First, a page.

[Answer]: These are words of a cowardly and contemptible man, and not those of a brave man with a strong aspiration. If, however, you insist on hearing from me about this method of practice, I will explain it to you."

"There are innumerable modes of entry into the Buddha's teaching. Just as there are in the world difficult and easy paths - travelling on foot by land is full of hardship and travelling in a boat by sea is pleasant - so it is among the paths of the bodhisattvas.

Some exert themselves diligently, while others quickly enter Non-retrogression by the easy practice based on faith."

Amida Buddha's Primal Vow is as follows:

'If anyone contemplates me, recites my name, and takes refuge in me, he will instantly enter the Stage of Assurance and subsequently attain the highest perfect Bodhi.'

For this reason, you should always be mindful of Him."
'When alone, watch your mind. When with others, watch your speech'- Old Kadampa saying.

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Re: Quotes from Pure Land Masters about non-self, impermanence and emptiness

Post by Admin_PC » Wed Feb 13, 2019 10:48 pm

Some quotes from the Pratyutpanna Samadhi Sutra:
The Buddha said, “Bodhisattvas in this land can see Amitābha Buddha by thinking intently only of Him. When they see Him, they can ask, ‘What Dharma should I uphold in order to be reborn in Your land?’ Amitābha Buddha will reply, ‘Those who wish to be reborn in my land should think of my name. If they can continue without rest, they will succeed in being reborn here.’”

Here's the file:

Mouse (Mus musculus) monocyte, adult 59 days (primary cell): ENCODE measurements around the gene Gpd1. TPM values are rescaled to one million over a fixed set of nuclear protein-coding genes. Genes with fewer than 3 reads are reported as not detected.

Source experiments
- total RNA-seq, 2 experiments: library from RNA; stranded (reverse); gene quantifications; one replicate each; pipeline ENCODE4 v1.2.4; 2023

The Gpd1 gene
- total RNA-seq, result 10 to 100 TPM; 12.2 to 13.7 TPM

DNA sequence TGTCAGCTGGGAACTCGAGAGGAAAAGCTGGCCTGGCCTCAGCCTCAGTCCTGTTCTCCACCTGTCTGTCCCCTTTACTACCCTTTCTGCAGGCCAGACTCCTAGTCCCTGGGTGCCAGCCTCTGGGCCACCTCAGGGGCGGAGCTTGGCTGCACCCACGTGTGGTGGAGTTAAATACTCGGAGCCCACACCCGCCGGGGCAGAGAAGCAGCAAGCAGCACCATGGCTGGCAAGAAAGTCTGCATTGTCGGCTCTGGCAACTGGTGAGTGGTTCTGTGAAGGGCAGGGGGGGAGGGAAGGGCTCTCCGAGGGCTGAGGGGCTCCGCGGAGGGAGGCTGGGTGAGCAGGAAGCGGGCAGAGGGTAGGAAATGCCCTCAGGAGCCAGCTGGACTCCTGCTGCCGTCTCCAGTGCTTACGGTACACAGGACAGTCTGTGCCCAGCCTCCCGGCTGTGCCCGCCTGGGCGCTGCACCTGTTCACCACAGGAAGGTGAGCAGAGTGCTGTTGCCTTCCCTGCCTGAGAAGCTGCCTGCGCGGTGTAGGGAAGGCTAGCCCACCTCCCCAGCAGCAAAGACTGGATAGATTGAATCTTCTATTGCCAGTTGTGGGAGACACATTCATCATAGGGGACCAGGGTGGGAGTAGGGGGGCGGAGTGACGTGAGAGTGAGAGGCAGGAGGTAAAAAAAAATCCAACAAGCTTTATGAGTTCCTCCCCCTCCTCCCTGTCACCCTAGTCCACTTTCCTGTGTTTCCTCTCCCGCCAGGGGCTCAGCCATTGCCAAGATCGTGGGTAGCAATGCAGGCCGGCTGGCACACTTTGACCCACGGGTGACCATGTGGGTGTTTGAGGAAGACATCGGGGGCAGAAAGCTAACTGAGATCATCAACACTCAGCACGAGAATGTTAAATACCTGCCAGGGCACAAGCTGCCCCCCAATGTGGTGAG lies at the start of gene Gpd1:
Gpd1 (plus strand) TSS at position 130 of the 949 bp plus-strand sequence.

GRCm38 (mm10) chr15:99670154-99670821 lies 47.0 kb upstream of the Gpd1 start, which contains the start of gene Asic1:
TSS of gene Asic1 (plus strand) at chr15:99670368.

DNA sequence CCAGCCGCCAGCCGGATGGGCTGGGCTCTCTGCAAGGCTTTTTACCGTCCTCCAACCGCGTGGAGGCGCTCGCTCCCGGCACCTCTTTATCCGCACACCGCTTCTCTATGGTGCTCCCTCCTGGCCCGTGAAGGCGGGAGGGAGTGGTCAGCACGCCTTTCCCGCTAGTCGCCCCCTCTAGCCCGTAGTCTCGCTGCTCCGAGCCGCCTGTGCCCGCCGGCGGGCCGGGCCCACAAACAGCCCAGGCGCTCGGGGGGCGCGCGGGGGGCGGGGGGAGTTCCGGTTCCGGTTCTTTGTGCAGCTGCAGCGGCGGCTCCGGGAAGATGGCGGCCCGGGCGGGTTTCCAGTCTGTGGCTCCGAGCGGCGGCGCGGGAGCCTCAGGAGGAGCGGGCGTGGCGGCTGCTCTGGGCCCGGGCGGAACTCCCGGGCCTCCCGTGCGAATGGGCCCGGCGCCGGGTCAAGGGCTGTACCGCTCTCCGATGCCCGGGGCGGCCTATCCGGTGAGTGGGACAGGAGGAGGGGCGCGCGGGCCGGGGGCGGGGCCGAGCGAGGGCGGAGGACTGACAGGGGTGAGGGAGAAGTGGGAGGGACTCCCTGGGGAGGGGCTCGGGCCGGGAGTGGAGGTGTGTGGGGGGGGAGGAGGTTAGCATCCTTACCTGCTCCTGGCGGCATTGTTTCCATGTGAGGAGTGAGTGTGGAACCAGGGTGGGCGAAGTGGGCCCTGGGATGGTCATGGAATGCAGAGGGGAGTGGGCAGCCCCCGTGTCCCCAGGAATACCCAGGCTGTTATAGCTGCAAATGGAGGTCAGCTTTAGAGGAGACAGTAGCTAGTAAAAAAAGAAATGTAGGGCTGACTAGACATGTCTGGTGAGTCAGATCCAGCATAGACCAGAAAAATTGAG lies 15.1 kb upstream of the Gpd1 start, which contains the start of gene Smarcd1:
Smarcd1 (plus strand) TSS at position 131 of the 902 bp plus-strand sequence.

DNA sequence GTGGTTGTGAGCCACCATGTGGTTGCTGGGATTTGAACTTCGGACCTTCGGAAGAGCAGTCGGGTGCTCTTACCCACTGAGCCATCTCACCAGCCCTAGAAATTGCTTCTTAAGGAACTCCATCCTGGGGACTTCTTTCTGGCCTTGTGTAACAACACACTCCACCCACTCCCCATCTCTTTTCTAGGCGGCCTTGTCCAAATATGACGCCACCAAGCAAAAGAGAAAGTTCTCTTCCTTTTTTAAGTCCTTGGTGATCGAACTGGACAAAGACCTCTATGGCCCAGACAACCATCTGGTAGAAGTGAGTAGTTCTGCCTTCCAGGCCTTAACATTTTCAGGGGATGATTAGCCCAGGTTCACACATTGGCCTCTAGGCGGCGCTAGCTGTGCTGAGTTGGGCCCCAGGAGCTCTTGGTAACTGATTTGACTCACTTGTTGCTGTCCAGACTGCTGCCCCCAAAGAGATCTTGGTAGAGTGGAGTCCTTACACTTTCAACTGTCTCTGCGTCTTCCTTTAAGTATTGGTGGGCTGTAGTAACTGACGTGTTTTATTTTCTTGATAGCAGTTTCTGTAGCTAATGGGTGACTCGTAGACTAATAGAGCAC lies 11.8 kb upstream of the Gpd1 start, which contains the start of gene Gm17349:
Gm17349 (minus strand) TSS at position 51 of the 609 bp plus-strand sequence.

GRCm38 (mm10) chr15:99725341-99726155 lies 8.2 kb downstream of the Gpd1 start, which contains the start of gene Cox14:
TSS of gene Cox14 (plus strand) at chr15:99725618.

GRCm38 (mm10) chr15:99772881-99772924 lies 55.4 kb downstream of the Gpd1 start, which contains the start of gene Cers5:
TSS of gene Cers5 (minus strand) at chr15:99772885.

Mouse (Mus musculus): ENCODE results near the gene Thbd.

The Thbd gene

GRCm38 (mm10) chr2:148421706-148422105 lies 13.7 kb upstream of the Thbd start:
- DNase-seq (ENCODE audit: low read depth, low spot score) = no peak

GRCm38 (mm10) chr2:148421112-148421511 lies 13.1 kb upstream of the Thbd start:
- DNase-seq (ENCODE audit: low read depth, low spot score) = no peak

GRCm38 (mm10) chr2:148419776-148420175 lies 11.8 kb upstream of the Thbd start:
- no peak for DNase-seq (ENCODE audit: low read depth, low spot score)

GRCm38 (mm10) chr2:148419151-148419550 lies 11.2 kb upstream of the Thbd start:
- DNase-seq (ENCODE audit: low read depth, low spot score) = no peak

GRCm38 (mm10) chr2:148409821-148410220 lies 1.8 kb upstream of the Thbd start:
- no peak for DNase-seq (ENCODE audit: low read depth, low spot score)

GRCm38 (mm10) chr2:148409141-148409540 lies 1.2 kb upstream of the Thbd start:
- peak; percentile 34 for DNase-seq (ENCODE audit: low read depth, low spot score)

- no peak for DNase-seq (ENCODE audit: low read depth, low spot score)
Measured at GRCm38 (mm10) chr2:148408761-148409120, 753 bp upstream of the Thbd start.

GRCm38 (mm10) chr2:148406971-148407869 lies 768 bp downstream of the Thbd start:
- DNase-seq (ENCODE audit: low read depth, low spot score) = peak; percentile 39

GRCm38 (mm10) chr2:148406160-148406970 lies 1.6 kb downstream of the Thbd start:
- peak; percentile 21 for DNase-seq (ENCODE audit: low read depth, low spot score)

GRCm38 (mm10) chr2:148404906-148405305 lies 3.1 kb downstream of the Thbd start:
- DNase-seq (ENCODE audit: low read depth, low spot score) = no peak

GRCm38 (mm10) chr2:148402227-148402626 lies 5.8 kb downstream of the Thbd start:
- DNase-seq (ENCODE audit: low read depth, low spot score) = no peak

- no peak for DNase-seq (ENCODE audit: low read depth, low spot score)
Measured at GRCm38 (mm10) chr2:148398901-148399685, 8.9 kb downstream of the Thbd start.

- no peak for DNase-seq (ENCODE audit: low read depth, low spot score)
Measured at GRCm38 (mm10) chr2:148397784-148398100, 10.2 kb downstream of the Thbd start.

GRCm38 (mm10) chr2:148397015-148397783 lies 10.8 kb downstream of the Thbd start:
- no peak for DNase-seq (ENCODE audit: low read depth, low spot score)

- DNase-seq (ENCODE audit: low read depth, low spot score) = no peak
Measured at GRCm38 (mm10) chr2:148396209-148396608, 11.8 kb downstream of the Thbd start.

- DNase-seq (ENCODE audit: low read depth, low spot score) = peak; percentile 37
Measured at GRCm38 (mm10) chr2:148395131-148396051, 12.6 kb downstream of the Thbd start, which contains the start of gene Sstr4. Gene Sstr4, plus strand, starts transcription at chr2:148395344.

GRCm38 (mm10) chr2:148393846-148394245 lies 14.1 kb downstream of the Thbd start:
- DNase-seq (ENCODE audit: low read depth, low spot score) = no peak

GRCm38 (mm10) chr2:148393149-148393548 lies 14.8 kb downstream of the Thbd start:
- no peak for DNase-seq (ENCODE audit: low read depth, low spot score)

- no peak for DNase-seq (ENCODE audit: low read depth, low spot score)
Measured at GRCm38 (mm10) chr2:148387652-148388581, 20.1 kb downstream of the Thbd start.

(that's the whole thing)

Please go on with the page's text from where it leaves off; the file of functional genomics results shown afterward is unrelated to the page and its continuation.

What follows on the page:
The Buddha said, “Because of intent thinking, one will be reborn there. One should always think of Amitābha Buddha’s body with the thirty-two physical marks and the eighty excellent characteristics, unequaled in its majesty, radiating vast bright light to illuminate everywhere. He teaches, in the assembly of Bodhisattvas and bhikṣus, that dharmas [in true reality] are empty and, therefore, indestructible. Why? Because indestructible are all dharmas, such as form, pain, itch, thinking, perception, birth, death, consciousness, spirit, earth, water, fire, wind, the human world, and the heaven world, including Great Brahma Heaven. By thinking of a Buddha, one attains the Samādhi of Emptiness.”
“As an analogy, a handsome young man dressed in fine clothes wants to see his own face. He can see his reflection by looking into a hand mirror, pure oil, clear water, or a crystal. Does his reflection come from the outside into the mirror, oil, water, or crystal?”

Bhadrapāla replied, “No, it does not. God of Gods, it is because of the clarity of the mirror, oil, water, or crystal, that the man can see his reflection. His reflection comes from neither the inside [of the medium] nor the outside.”

The Buddha said, “Very good, Bhadrapāla. Because the medium is clear, the reflection is clear. Likewise, if one wishes to see a Buddha, one with a pure mind will be able to see. When one sees Him, one can ask questions, and He will give a reply. Having heard the teachings, one will be exultant and think: ‘Where does this Buddha come from and where am I going? As I think of this Buddha, He comes from nowhere and I am going nowhere. As I think of the desire realm, the form realm, and the formless realm, these three realms are formed by my mind. I can see what I think of. The mind forms a Buddha for itself to see; the mind is the Buddha mind. As my mind forms a Buddha, my mind is the Buddha; my mind is the Tathāgata; my mind is my body.’

“Although the mind sees a Buddha, the mind neither knows itself nor sees itself. The mind with perceptions is saṁsāra; the mind without perceptions is nirvāṇa. Dharmas as perceived are not something pleasurable. They are empty thoughts, nothing real. This is what Bodhisattvas see as they abide in this samādhi.”